In 1964, as a young artist David Hockney left his Yorkshire home for Los Angeles, desirous of Hollywood glamour and the lifestyle that the West Coast depth of field and darkness of shadow had to offer. Hockney’s swimming pool paintings are among the most popular pictorial icons of the 1960s. He became famous the world over as a chronicler of the Californian way of life. His portraits, still lifes and photo collages have also contributed to the fact that, for several decades, he has been regarded as one of the most important contemporary artists. But that is not all. His latest, enormously fresh and bold works have a surprise in store. Among these works are his magnificent landscape paintings – most of which have been painted en plein air – and his screen drawings which have been created using the touch screen of a smartphone. Now, having returned home to paint the landscape of his childhood, His new works include multi-focal films which create a unique viewing experience by showing images on 18 monitors which are joined together.
Hockney draws from his lifetime’s experience of a foreign land, monumentally rendering the Dales a la the Grand Canyon, in alien colour and with impossible vividness. This linkage is made explicit via the curatorial decision to dedicate the first room to early Hockney, laying the bedrock of American reference points by which to understand the recent work that fills the rest of the gallery. And it is this transcribed luminosity that makes this exhibition so accessible – so ‘very generous to the spectator’, in the words of the curator Marco Livingstone: ‘even a 6 year-old coming fresh [without a grounding in art history] will have the visual sensation’.
Another key to this immediate immersion is, of course, scale, with the title ‘A Bigger Picture’ carrying a wholly literal meaning alongside general allusions to the retrospective trope. Cobbling together canvases as if they were his early photo-collages, Hockney has created vast, sprawling surfaces on which he creates his stage set-like panoramas of woodland and hillscapes. While some of the works veer toward being imaginative rather than the representational, their claim to reality is made good by virtue of sheer size, forcing the viewer to take them seriously as worldviews – however purple. His re-workings of Claude Lorrain’s Sermon on the Mount (an obscure but welcome anomaly, there by virtue of their newness), for example, demand that we literally look upwards to Christ on high, inducing us to join the depicted thronging crowds – to become actors on a painted stage. Even those smaller works on display are given a touch of polyptych monumentality through grouped en masse curation.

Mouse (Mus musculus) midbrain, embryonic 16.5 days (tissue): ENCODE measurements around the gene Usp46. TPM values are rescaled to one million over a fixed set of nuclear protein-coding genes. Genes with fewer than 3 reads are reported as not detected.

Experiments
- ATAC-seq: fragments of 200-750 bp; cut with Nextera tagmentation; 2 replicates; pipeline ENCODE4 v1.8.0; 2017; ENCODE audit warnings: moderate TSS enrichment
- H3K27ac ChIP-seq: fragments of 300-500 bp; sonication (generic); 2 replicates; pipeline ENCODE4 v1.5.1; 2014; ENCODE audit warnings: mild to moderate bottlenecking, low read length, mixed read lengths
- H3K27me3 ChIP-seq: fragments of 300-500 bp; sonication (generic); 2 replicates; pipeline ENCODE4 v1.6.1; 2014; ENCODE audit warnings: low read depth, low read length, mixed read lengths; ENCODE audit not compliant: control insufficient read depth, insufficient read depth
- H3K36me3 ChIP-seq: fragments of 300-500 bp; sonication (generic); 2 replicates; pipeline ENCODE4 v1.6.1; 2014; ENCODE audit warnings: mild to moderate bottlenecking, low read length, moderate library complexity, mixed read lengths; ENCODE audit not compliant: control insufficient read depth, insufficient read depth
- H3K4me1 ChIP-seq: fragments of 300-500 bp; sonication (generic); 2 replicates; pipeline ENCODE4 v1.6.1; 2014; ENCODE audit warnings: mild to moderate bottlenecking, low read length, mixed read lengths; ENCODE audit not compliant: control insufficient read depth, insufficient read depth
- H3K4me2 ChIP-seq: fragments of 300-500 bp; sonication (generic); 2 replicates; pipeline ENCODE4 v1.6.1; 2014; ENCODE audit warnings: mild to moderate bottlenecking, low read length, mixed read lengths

This popular exhibition, which was originally mounted at the Royal Academy in London. A Bigger Picture, was curated by Marco Livingstone and Edith Devaney displays Over 150 works Stephan Diederich the curator in Germany is working closely with the artist himself. 650,000 visited the Hockney exhibition in London and it is expected to be equally successful in Cologne.
David Hockney A Bigger Picture is on show 27 October to 3 February 2013 Museum Ludwig, Cologne Germany.